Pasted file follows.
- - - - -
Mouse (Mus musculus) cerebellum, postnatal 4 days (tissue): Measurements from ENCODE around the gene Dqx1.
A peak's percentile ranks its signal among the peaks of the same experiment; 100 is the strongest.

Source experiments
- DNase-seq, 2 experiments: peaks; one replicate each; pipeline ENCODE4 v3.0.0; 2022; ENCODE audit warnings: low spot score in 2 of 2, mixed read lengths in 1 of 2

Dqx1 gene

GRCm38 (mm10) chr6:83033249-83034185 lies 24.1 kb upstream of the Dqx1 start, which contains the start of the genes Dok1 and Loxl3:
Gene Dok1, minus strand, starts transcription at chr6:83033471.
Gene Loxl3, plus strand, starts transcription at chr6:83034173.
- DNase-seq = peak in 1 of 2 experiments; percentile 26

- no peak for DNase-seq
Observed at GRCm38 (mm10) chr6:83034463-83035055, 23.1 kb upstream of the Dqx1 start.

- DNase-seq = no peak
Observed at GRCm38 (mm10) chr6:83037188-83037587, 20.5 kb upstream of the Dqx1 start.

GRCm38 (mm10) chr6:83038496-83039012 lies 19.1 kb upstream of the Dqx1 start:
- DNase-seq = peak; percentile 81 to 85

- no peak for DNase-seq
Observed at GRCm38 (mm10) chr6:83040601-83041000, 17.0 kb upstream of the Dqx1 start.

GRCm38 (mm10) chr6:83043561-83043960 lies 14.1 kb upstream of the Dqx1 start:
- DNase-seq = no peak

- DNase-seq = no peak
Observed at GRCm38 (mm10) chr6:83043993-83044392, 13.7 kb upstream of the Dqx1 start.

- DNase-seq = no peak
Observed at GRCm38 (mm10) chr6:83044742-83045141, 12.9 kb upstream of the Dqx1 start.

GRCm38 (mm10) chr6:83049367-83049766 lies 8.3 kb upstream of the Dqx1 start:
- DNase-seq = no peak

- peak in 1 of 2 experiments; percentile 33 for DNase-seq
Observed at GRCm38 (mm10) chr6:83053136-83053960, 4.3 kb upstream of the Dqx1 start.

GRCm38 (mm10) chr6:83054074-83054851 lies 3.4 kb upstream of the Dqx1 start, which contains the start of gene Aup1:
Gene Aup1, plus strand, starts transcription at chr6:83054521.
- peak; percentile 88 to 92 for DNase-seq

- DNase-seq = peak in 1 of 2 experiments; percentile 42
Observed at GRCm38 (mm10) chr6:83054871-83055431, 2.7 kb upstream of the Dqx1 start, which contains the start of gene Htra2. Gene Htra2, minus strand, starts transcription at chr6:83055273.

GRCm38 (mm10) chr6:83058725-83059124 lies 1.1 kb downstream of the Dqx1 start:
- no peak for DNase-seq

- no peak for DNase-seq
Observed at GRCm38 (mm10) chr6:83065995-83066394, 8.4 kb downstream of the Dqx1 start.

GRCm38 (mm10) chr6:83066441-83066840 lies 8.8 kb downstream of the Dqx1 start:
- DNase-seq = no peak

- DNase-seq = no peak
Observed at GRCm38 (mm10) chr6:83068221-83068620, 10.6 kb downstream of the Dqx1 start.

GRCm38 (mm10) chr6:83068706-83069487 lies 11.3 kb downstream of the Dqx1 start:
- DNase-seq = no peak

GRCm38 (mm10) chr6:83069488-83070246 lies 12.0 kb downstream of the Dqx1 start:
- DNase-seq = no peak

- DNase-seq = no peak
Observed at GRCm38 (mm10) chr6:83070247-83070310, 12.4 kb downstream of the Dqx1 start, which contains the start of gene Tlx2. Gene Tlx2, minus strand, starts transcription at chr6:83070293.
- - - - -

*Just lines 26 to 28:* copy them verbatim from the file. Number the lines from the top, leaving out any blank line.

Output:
- peak in 1 of 2 experiments; percentile 33 for DNase-seq
Observed at GRCm38 (mm10) chr6:83053136-83053960, 4.3 kb upstream of the Dqx1 start.

GRCm38 (mm10) chr6:83054074-83054851 lies 3.4 kb upstream of the Dqx1 start, which contains the start of gene Aup1: